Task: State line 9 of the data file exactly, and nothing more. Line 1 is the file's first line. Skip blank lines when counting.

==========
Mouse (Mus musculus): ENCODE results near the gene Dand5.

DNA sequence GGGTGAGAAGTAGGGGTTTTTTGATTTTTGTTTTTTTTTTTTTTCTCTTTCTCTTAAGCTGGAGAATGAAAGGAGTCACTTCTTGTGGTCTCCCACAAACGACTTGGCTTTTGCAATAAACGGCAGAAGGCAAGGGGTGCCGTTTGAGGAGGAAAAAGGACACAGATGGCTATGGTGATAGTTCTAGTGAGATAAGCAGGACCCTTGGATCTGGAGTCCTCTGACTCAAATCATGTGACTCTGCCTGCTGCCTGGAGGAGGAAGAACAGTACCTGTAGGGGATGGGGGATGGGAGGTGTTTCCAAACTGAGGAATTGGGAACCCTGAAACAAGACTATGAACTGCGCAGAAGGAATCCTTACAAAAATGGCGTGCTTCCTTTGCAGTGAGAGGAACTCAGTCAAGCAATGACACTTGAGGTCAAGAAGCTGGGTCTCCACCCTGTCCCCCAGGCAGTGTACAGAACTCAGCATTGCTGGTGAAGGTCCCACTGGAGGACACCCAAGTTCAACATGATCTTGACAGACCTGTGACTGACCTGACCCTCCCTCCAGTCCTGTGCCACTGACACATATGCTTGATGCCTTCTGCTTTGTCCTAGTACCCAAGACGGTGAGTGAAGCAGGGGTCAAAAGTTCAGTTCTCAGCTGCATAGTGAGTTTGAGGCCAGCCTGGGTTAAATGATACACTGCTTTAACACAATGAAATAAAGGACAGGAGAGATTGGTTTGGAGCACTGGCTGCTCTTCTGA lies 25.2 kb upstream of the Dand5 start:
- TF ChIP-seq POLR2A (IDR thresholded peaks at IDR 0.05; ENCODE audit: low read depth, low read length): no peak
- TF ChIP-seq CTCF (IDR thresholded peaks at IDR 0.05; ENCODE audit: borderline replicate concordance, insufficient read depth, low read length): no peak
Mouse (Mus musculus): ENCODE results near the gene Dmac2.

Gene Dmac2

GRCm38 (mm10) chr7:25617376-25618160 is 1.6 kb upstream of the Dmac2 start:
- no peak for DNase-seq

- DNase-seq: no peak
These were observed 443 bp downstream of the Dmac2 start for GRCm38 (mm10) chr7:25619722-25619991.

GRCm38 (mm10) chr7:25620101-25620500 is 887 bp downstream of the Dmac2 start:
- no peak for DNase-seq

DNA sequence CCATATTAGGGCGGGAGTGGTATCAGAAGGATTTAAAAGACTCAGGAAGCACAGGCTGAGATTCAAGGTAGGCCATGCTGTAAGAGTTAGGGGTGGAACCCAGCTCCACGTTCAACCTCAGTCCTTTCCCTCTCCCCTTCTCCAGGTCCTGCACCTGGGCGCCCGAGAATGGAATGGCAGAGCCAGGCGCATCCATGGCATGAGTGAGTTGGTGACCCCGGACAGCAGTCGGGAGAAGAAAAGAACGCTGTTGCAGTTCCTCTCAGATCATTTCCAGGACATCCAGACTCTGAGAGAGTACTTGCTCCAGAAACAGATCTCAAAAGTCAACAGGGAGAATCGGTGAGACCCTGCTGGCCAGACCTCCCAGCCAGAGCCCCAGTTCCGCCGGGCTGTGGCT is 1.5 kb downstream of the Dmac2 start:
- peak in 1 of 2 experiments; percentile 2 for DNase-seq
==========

- DNase-seq: no peak